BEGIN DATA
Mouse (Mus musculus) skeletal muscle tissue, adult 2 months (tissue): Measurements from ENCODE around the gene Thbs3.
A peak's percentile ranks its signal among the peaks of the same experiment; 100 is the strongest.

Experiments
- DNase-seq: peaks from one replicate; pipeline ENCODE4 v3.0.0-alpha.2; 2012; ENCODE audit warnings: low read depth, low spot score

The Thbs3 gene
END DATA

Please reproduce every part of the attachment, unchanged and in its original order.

Mouse (Mus musculus) skeletal muscle tissue, adult 2 months (tissue): Measurements from ENCODE around the gene Thbs3.
A peak's percentile ranks its signal among the peaks of the same experiment; 100 is the strongest.

Experiments
- DNase-seq: peaks from one replicate; pipeline ENCODE4 v3.0.0-alpha.2; 2012; ENCODE audit warnings: low read depth, low spot score

The Thbs3 gene